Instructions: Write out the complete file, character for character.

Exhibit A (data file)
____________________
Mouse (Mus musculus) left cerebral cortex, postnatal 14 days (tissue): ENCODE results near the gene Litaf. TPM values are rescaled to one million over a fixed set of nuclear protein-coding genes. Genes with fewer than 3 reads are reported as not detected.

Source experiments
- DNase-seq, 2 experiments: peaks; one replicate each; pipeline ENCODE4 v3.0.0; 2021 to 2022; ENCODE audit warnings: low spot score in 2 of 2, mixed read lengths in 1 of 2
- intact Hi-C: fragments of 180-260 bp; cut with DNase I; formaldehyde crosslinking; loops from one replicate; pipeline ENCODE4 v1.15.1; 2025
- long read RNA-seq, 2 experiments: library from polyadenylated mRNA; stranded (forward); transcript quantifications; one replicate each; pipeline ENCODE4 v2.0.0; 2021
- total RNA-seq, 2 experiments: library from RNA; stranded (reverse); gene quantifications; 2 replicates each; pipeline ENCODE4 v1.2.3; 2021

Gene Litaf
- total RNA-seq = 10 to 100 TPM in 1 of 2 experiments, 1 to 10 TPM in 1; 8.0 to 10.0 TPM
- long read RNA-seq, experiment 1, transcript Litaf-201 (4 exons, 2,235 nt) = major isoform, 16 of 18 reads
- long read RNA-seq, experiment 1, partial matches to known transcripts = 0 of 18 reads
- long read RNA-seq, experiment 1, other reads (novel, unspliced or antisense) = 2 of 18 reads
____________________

Mouse (Mus musculus) left cerebral cortex, postnatal 14 days (tissue): ENCODE results near the gene Litaf. TPM values are rescaled to one million over a fixed set of nuclear protein-coding genes. Genes with fewer than 3 reads are reported as not detected.

Source experiments
- DNase-seq, 2 experiments: peaks; one replicate each; pipeline ENCODE4 v3.0.0; 2021 to 2022; ENCODE audit warnings: low spot score in 2 of 2, mixed read lengths in 1 of 2
- intact Hi-C: fragments of 180-260 bp; cut with DNase I; formaldehyde crosslinking; loops from one replicate; pipeline ENCODE4 v1.15.1; 2025
- long read RNA-seq, 2 experiments: library from polyadenylated mRNA; stranded (forward); transcript quantifications; one replicate each; pipeline ENCODE4 v2.0.0; 2021
- total RNA-seq, 2 experiments: library from RNA; stranded (reverse); gene quantifications; 2 replicates each; pipeline ENCODE4 v1.2.3; 2021

Gene Litaf
- total RNA-seq = 10 to 100 TPM in 1 of 2 experiments, 1 to 10 TPM in 1; 8.0 to 10.0 TPM
- long read RNA-seq, experiment 1, transcript Litaf-201 (4 exons, 2,235 nt) = major isoform, 16 of 18 reads
- long read RNA-seq, experiment 1, partial matches to known transcripts = 0 of 18 reads
- long read RNA-seq, experiment 1, other reads (novel, unspliced or antisense) = 2 of 18 reads